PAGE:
Plus, while Freyermuth makes a fairly convincing case that the Escapist was gullible and incompetent, that's not the relevant standard. The company, and Chris Roberts, are almost certainly public figures, or at least limited-purpose public figures in the gaming world. That means they'd have to prove actual malice to win a defamation case. Constitutional "actual malice" doesn't mean ill-will, as Freyermuth's letter seems to imply. It means knowledge that the statement is false, or reckless disregard for the truth — that is, publishing despite serious doubts about its truth. Cloud Imperium isn't going to satisfy that standard.

Finally, the threat to sue in the United Kingdom is an empty one unless the Escapist has assets there. It's much easier to get a defamation judgment in the UK, but fortunately under the SPEECH Act such judgments aren't enforceable in America unless the plaintiff's case satisfies the requirements of American law — which it won't.

Look, Cloud Imperium, here's some free advice: leave the next-I-call-my-lawyers routine for Derek Smart. Stick to factual refutations without legal bluster, or else shut up and get your scary lawyer to write the letter. The middle ground makes you look foolish.

Gamer Gate vs Anti Gamer Gate A Civil Discussion on Inclusiveness

Consider this post a teaser trailer. Randi Harper, author of a Gamer Gate block bot and I will be debating discussing the thesis

"are the virtues of an open society / inclusiveness / debate best served by excluding those who are not in favor of full inclusiveness?"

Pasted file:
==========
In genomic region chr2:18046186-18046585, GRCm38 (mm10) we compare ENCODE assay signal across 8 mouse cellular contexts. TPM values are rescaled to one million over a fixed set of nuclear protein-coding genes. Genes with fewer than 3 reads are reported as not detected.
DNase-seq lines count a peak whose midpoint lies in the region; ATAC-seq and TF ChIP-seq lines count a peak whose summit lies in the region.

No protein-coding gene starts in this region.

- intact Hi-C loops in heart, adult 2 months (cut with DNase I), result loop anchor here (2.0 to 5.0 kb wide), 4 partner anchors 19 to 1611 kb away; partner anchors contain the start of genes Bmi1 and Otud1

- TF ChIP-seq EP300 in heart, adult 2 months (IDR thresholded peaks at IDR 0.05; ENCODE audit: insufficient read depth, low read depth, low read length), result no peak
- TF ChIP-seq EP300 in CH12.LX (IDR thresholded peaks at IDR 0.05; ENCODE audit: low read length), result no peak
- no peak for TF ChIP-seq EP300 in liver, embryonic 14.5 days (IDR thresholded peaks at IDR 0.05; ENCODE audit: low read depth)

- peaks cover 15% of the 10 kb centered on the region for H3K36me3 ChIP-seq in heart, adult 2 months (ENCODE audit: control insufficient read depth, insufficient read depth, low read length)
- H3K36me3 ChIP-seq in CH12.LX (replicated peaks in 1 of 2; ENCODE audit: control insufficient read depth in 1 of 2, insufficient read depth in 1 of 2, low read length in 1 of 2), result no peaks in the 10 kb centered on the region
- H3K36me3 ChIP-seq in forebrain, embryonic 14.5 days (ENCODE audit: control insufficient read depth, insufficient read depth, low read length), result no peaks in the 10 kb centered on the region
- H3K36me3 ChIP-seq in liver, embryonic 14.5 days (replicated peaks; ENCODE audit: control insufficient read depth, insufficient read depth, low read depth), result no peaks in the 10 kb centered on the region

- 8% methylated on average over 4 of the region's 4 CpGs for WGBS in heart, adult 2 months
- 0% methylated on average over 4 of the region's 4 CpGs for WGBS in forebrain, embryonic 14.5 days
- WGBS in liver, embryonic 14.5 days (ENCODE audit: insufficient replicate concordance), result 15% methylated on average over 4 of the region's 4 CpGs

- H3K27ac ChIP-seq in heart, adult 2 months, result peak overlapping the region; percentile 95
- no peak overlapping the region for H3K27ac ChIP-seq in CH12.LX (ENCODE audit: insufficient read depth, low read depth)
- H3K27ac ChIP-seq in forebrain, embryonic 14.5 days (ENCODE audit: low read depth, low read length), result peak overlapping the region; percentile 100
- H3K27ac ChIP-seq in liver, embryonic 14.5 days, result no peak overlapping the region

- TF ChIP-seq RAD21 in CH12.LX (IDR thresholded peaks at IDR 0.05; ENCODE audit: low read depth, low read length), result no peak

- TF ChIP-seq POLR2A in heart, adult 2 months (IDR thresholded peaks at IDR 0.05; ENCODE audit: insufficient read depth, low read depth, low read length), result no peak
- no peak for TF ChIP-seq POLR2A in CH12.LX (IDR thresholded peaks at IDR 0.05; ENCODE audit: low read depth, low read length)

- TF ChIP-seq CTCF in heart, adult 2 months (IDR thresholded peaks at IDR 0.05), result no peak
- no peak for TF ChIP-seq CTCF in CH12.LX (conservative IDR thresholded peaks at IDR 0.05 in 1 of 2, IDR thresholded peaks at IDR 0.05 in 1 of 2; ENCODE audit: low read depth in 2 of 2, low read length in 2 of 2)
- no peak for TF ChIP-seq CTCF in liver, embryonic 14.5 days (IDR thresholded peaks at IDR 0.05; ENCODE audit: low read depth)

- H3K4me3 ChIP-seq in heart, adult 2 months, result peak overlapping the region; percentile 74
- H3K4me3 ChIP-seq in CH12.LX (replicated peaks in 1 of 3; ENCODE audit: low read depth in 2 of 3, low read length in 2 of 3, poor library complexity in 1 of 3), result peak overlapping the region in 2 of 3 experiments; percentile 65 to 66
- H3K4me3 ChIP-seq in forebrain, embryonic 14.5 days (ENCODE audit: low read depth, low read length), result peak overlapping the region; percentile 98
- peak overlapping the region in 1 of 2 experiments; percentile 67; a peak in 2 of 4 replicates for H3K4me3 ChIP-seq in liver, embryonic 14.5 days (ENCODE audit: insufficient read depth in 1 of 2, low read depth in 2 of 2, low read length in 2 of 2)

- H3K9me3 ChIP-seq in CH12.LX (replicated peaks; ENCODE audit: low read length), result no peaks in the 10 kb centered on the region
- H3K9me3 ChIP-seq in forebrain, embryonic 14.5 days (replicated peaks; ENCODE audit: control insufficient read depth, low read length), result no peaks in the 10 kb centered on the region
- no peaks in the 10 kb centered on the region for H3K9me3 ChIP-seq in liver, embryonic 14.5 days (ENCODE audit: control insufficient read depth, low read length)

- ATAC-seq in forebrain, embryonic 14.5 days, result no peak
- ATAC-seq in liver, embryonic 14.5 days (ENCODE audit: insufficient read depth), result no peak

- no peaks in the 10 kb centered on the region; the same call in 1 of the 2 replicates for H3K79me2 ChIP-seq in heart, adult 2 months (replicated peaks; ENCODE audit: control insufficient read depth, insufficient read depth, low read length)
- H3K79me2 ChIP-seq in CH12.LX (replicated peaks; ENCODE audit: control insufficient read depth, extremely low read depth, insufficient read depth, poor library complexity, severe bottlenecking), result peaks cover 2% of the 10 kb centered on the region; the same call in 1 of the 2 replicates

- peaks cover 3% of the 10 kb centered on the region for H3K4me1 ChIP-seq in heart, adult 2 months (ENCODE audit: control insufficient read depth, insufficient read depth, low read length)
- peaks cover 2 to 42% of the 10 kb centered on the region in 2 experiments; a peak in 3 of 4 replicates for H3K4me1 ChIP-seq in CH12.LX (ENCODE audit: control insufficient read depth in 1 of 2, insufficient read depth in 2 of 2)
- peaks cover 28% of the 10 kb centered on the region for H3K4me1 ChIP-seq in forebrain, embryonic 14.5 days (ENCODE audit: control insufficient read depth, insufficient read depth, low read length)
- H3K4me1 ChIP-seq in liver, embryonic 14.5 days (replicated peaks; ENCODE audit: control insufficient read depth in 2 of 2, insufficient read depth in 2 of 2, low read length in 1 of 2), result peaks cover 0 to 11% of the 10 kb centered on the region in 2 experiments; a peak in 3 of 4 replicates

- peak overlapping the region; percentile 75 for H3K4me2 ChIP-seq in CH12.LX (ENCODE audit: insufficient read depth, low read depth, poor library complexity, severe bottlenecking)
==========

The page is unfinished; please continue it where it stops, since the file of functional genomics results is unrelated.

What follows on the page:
(I think the answer is "no").

Randi's busy for a week or two (and so am I), but hopefully next week she and I will have the email discussion, which will then be tidied up for formating and posted here.

In Randi's words:

this is going to be fun. ;)

Roosh V's "Reaxxian" Website Kicks Off Exciting Era Of Gaming Ethics And Innovation

[PR NEWSWIRE: IRC CHANNEL "CHATEAU ROISSY"] The worldwide computer gaming community reacted with excitement this week at news that gender relations expert Daryush Valizadeh has launched "Reaxxian," a bold new online platform for game journalism.

Valizadeh, best known by his scholarly pen name  "Roosh V.", built a global publishing empire with philosophical works including the best-selling "Bang Estonia: How To Sleep With Estonian Women In Estonia." He is both the financial backer and editor-in-chief of Reaxxian, which aims to combine the gender-equity social-ethical ontological-literary activism that made his name with his devotion to cutting-edge games such as "Starcraft," "Oregon Trail," and "SimPlaymate." "I see this project as a way to overcome inequities and barriers to traditionally excluded groups," said Roosh. "I want to create a safe space for heterosexual males who play video games."